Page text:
Dennis Dodd conducts a Q&A with the NCAA’s incoming president in which the primary topic is one A. J. Green. Most of what’s there I don’t have a problem with, but this exchange raised my eyebrows:
CBSSports.com: I hear all this blowback about, “Why shouldn’t the players make money off a $1,000 jersey?” What is your response to that?
Emmert: “That’s fueled by two fundamental misperceptions. The first is that the universities and NCAA are, quote, making all this money off these things. As NCAA studies have shown in the past and shown again this past year, there are only a handful — literally, you can count them on your fingers and toes — universities in America that so much as break even on intercollegiate athletics.
“The high profile sports of football and men’s basketball generate a good amount of revenue all of which gets redeployed out to support the rest of intercollegiate athletics. The same is true of the NCAA. We get big stories [done about] doing a media rights deal with CBS/Turner and it’s [at least] $8.8 billion and everybody sees those huge numbers and thinks, ‘Oh my God, what are they doing with all that cash?’ As you know, it gets distributed back out to the member institutions. Somewhere around 95-96 percent of all the revenue goes back to the institutions directly or indirectly to support student-athletes.
“The component that is spent on the administration of the NCAA is something like four percent. The first misperception is this notion that somehow universities are making buckets of money. Quite the contrary.”
Maybe I’m missing something, but that sure comes off sounding like the universities don’t want any competition from the players peeling off any of the revenue being earned from sports because they believe they need every penny of that money more than the Greens of the world do.
By the way, four percent of $8.8 billion is $352,000,000.00 – not exactly the chump change Emmert tries to make it sound like. I imagine the NCAA can run itself just fine on that, with room to spare.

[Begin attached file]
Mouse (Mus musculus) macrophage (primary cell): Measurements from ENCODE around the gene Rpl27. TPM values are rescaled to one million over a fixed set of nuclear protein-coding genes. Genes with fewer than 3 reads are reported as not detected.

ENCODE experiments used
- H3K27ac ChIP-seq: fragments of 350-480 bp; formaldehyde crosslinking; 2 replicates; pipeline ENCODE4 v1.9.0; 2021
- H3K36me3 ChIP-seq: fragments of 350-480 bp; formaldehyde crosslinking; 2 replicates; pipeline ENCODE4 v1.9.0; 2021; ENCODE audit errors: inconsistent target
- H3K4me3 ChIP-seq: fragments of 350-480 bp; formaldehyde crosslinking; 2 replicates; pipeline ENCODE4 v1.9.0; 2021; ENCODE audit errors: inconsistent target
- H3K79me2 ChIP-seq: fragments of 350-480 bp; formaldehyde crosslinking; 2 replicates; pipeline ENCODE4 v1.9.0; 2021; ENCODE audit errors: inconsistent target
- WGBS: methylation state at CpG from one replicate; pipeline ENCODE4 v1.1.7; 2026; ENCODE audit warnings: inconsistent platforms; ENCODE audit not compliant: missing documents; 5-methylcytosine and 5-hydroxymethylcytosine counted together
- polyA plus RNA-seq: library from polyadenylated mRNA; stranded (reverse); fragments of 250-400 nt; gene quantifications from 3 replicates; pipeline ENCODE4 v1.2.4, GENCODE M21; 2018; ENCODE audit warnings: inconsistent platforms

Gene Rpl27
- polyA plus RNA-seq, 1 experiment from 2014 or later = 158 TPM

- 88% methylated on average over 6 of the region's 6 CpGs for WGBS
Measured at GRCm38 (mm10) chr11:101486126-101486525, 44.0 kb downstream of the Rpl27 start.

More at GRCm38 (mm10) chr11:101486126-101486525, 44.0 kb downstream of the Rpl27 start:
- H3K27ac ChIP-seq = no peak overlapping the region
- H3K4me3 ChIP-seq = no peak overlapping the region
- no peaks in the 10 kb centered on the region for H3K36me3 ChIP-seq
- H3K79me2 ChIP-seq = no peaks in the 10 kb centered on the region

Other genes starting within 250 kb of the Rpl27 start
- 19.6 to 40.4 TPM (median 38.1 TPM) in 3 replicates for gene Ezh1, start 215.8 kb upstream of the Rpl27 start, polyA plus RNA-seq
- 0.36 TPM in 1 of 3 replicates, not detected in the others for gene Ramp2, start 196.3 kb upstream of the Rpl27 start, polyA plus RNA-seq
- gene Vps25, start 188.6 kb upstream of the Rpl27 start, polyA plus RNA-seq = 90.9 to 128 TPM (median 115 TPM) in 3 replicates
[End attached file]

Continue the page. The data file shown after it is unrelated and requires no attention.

He continues on with his concept of the school-player relationship.
“The second misnomer is student-athletes are student-athletes. They’re not employees. They came to the universities to get an education and participate in their sport. They are not in a position where they should be paid as employees or where they should be benefitting beyond what they get which is an extraordinary set of benefits. I don’t know how you went to school but getting a full-time as students is terrific. They earn every penny of it in their efforts. I get that, of course.
“They are provided with extraordinary opportunities to excel in athletics and should they — for the very small portion that want to move into professional athletics — get an opportunity to do that … we’re preparing them to be successful at it.”
All of that is well and good – except that it’s not completely relevant to the set of facts he’s been presented with. Green wasn’t asking Damon Evans to stroke him a check. Right or wrong, he was caught trying to make a buck off of something that in almost any other field would be done without a second thought: his own name.
Now my point here isn’t to defend Green’s stupidity. He made a mistake and deserved to pay for it. I also laud the NCAA for manning the walls to defend the concept of amateurism. All of that doesn’t hide the strong whiff of hypocrisy that permeates Emmert’s high-minded talk. Schools and their representatives giving players lectures about the purity of their mission in one breath and in the next participating in the same conduct which they’ve just strongly condemned (and punished!) engage themselves in the kind of “do as I say, not as I do” discipline that inevitably results in the erosion of respect for the very principles they hold out as important.
In other words, if you’re going to solemnly tell an A.J. Green every year when he signs that “Student-Athlete Statement” Dodd pontificates about that the deal a player makes means that he can’t exploit his own worth for personal gain because that undercuts the value the NCAA places on amateurism, you should hold yourself to the same standard as well.
Too bad Dodd didn’t hand Emmert a mirror to look at when he conducted the interview.